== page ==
“DO THIS FOR ME”
As we approach Holy Week it might be helpful to ask ourselves what Jesus meant when he told His disciples at the Last Supper "Do this in memory of me." He also says, "I have given you an example so that as I have done you also must do."
Do what? What does Jesus want us to do? He said, "Do it!" Do what?
Well, first of all, share a meal. The supper He ate with His friends is the Eucharist He has given to all of us. Jesus wants us to gather together as a family or a community around a table and then do what he did at the Last Supper; share a meal. This time, though, the meal is His very own body and blood. The emphasis is on coming together and sharing.
In the Liturgy, we gather together and celebrate a meal and it's clear that this is what Jesus meant for us to do. As we read the Gospel events that take place after He rose from the dead, we see Him sharing the Eucharist with friends at a roadside Inn and later at a beach by a lake. Jesus joins them in a meal and that was the Eucharist. They recognized Jesus when they broke bread together.
From the Acts of the Apostles and the letters of the St. Paul we discover that the first Christians gathered in their homes and celebrated the Eucharist gathered around the table. Very often they shared an ordinary meal because that's such a great way to bring people together. As time went on, that meal evolved and expanded into the sacred meal of the body and blood of Jesus. So the very first thing we understand about the Eucharist is that we come to do something, we come to share a meal together.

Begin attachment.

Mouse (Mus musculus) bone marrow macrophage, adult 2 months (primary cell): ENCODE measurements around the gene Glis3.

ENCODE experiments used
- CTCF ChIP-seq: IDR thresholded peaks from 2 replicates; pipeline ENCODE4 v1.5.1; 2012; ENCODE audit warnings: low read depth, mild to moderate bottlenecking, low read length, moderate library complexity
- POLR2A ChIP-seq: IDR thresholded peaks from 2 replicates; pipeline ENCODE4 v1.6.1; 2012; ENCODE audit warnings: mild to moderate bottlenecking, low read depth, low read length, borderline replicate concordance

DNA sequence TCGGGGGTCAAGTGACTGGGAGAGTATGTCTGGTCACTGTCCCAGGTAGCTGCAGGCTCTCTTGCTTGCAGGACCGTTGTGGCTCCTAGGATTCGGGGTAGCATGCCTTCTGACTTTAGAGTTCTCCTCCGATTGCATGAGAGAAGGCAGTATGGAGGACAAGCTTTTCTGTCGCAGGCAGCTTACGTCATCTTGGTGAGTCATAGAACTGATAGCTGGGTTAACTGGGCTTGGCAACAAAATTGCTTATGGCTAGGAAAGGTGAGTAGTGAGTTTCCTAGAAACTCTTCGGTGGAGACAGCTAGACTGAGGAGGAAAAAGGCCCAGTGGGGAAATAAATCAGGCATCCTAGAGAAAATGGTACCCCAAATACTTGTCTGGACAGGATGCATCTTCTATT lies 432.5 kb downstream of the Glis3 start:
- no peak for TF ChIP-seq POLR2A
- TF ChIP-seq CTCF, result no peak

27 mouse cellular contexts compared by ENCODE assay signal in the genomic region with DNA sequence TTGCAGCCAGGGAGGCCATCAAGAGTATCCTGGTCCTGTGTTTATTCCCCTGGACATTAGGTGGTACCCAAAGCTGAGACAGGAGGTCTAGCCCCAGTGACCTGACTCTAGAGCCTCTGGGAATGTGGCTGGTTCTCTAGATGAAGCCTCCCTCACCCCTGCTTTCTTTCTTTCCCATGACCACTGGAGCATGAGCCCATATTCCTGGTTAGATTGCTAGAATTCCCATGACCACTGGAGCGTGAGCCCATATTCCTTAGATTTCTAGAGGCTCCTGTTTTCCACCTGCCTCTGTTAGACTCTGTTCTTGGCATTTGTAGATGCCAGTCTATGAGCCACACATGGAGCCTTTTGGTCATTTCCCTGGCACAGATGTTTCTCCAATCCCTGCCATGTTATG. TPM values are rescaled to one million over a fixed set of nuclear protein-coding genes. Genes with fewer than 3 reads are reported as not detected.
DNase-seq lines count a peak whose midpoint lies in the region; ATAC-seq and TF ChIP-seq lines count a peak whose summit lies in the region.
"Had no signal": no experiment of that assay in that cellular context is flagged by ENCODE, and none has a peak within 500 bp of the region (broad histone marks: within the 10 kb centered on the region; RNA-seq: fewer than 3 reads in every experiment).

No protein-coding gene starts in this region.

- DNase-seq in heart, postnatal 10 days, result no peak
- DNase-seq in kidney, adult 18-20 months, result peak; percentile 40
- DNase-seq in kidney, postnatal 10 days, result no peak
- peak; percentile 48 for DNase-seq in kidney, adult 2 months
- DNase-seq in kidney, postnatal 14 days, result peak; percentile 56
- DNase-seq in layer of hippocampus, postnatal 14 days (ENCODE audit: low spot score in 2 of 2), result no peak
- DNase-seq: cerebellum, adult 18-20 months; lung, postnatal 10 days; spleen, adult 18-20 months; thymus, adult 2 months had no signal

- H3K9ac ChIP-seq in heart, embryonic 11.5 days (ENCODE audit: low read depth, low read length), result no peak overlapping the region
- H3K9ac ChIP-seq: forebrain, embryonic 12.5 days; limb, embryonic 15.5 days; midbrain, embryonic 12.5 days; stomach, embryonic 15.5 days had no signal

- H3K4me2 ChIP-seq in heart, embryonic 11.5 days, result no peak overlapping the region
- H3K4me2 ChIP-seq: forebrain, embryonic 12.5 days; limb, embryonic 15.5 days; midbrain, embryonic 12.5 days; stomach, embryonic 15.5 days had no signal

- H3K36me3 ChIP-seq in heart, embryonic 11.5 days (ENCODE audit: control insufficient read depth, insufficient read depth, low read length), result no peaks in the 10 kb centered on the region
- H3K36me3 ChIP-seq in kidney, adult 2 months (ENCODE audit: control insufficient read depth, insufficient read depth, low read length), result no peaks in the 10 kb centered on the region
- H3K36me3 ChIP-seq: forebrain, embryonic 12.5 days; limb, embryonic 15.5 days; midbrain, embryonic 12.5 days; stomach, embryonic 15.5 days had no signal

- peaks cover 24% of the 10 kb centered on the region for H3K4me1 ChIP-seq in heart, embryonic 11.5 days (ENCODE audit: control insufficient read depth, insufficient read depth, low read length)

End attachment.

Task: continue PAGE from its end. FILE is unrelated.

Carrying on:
Of course, it becomes a very extraordinary meal; the body and blood of Jesus. Jesus himself points out that his body becomes the bread of life. He says; "I am the bread of life. I am the word of God that gives life. You must listen to me, my words and how I act. I am that bread that nurtures your spirit, the bread of real life."
Jesus wanted His action at the Last Supper to be a message. He said that the bread and the cup were "the signs of my life, death, and resurrection." And so Jesus gave a message when he celebrated that first Eucharist. That message is what happened through his death and resurrection, and if we listen carefully we see that the message is really the word of life.
There is even more at the Last Supper that shows what Jesus wants us to do when we "do" the Eucharist. In John's Gospel there's a very important action that occcurs. Jesus gets down on His hands and knees and washes the feet of his disciples. Jesus is saying that he gave his whole self in service, and he dramatized that by doing the work of the servant, washing the feet of his friends. That was when he said, "I've done this as an example for you so that as I have done, you also must do."
So if we really take Jesus seriously, every time we receive the Eucharist at the Divine Liturgy, we're saying "yes" to what he did: pouring forth his whole being in service to the least of his brothers and sisters. This is what Jesus did and he says that this is what the Eucharist is. He asks us to do what he did, to follow his example.
When we receive the Eucharist we say ‘yes’ to what Jesus asks us to do. It means we agree to do what Jesus does. We will listen to his words and carry on his work. Receiving the Eucharist means we say ‘yes’ to giving ourselves fully in service to one another and to the least of our brothers and sisters.
Half way through Lent it’s good to stop and consider what we are doing.
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